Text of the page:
The dramatic escalation of health care costs throughout the 1990's has drawn critical attention to the efficacy of management control systems (MCS) in containing health care organizations' costs. This dissertation examines three different management control systems in an attempt to understand the role that such systems potentially play in health care organizations in particular, and in all firms in general. The operational homogeneity of health care organizations, the variation in control system choice of these organizations, and the availability of control system data combine with other factors make to health care an empirically attractive setting in which to study MCS design. The first two chapters examine hospitals, and the third explores physician group practices. Hospital financial mangers often responded to external pressure to contain costs, while maintaining quality, by implementing Total Quality Management (TQM) programs and/or new cost systems. Accordingly, chapter 1 examines the relation between TQM and financial performance in 129 hospitals and chapter 2 explores the relation between cost system design and financial performance in over 200 hospitals. While the health care literature generally advocates use of TQM (e.g., Berwick, et al. 1990; Gaucher and Coffey, 1993) and adoption of more sophisticated cost systems (e.g., Young and Pearlman, 1993; Cooper and Suver, 1994), it is not clear that such systems can be used to improve performance in hospitals or any organizations (Schmenner, 1991; Ittner and Larcker, 1997; Easton and Jarrell, 1998). I find that the use of specific TQM and advanced cost system techniques is positively associated with financial performance. The third chapter explores compensation systems for physicians, who play a key role in medical resource allocation. Several have demonstrated that compensation methodology influences physician behavior (e.g., Newhouse, 1973; Gaynor and Gertler, 1995; Pauly, 1996); however, few have examined what determines the wide variation found in physician compensation plans. Thus, chapter 3 explores potential determinants of compensation suggested by agency theory. Evidence from the analysis of over 16,000 physicians in more than 850 practices indicates that medical practices conform relatively well to economic theories on compensation design, although much of the variation in compensation plans remains unexplained.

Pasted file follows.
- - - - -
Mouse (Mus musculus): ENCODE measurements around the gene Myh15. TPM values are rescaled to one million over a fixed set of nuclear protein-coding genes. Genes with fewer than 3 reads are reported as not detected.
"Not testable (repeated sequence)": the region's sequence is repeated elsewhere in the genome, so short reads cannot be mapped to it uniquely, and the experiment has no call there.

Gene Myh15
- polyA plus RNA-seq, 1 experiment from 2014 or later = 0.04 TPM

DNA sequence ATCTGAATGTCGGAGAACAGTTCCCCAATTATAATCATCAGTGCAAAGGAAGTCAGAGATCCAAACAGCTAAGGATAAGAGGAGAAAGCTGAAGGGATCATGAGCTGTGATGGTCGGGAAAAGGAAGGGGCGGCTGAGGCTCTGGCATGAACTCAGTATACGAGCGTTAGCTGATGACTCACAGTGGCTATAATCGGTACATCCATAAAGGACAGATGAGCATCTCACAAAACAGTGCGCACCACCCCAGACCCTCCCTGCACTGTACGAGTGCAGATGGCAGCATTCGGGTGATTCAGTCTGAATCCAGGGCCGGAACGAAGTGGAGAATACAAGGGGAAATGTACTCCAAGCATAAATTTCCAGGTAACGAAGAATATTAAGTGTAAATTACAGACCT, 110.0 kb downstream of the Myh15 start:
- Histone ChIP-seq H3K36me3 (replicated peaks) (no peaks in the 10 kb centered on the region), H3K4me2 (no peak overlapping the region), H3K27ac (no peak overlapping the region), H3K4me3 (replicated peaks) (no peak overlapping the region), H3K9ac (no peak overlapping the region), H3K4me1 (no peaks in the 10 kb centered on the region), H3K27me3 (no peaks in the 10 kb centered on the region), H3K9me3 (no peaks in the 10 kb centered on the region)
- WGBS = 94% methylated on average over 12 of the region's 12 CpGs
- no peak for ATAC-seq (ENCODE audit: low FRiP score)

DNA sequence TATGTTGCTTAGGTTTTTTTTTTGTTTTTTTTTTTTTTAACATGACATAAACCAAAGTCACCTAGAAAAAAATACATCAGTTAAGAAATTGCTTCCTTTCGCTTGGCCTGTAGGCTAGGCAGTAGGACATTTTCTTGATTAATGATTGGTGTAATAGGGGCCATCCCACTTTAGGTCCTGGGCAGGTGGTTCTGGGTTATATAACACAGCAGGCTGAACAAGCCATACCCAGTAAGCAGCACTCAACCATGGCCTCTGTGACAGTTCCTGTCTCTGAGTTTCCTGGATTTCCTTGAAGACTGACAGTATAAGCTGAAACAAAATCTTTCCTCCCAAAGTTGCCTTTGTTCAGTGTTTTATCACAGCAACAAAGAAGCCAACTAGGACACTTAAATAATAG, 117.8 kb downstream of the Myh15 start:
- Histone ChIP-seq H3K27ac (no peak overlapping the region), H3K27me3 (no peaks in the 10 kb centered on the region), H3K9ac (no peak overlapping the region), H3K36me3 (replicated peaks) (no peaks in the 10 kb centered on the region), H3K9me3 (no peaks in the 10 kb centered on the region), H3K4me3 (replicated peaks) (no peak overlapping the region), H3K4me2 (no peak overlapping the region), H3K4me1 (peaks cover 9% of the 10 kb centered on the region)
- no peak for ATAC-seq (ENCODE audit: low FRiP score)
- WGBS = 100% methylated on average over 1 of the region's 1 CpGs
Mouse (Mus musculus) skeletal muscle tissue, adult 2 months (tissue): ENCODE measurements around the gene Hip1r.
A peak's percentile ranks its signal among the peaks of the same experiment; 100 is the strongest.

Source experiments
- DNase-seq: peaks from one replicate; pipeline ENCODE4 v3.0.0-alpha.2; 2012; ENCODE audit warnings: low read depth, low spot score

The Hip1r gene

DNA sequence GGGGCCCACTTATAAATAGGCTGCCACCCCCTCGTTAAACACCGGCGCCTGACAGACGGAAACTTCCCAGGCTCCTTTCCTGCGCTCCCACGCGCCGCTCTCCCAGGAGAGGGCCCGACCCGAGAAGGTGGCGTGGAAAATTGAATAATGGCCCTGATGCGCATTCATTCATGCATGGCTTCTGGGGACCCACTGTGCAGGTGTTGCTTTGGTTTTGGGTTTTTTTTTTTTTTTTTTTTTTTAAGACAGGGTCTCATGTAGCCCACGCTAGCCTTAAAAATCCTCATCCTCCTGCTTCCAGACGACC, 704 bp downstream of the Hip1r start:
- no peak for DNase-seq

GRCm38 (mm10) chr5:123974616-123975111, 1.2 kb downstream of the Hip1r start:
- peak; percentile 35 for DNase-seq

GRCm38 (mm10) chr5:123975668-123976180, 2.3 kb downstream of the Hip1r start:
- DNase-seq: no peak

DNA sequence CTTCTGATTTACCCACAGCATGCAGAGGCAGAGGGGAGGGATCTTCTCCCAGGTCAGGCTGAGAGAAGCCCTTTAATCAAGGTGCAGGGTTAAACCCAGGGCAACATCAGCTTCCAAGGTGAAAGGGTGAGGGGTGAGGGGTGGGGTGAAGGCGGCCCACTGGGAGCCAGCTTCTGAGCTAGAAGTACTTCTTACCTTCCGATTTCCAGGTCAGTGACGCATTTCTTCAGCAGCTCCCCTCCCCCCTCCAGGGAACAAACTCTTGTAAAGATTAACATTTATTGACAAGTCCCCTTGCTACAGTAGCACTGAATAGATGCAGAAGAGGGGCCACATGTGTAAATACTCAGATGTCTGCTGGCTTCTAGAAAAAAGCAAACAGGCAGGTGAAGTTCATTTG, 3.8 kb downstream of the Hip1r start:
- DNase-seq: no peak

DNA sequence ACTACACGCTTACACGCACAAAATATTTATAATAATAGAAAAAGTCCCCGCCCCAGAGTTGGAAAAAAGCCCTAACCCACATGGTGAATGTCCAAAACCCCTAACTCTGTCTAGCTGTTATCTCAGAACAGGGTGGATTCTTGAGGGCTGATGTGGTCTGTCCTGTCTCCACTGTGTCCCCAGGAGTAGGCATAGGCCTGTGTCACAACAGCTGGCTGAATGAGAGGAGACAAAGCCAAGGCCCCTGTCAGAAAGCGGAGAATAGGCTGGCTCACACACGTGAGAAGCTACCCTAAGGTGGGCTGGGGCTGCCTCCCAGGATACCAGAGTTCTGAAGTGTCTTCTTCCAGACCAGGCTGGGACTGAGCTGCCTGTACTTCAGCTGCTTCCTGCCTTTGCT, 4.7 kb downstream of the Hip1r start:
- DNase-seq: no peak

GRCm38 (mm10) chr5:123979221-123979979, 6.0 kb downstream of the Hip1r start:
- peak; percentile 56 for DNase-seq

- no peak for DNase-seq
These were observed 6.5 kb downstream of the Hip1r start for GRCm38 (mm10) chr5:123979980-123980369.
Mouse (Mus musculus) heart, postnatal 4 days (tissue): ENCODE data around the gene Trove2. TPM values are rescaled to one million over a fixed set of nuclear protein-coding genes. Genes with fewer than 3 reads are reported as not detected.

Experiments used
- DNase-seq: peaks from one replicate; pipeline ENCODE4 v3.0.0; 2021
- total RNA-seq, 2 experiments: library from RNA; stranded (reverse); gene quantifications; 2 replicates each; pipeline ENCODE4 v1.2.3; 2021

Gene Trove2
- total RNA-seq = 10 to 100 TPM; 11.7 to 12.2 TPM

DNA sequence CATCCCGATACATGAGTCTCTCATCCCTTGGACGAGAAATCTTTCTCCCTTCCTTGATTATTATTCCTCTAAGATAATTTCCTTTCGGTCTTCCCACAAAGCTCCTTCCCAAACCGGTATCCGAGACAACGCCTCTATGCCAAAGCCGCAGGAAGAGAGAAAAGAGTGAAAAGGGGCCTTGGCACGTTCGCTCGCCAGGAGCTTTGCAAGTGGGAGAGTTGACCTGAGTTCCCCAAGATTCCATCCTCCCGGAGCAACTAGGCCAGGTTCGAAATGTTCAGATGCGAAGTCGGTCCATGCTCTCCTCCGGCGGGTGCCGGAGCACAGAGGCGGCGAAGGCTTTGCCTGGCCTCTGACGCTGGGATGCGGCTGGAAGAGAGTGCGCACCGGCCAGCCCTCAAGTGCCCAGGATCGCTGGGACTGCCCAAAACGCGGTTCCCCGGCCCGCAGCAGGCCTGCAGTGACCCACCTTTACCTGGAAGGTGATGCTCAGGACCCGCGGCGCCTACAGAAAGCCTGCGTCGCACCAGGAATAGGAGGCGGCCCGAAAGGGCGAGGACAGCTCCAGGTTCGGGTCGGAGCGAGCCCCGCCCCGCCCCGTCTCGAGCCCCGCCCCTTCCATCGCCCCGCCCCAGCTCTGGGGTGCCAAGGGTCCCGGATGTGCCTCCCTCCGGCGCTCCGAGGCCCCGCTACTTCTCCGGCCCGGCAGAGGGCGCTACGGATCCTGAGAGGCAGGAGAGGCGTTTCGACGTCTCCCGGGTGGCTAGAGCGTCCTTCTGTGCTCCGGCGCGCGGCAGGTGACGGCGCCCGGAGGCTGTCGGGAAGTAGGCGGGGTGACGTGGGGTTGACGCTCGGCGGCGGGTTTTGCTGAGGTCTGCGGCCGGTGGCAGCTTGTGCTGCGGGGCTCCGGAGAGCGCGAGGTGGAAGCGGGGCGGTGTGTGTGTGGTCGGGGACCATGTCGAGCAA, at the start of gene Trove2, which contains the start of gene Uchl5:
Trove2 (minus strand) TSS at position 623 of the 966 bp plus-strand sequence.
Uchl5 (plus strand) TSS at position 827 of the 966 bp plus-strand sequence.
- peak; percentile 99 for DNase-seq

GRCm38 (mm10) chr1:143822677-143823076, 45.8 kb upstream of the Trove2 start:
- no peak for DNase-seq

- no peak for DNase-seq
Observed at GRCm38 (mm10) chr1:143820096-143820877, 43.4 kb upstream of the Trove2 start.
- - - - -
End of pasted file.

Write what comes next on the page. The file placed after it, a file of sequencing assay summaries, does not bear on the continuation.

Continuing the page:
Supervisor: Christopher Ittner. Thesis (Ph.D. in Accounting) -- University of Pennsylvania, 2002. Includes bibliographical references.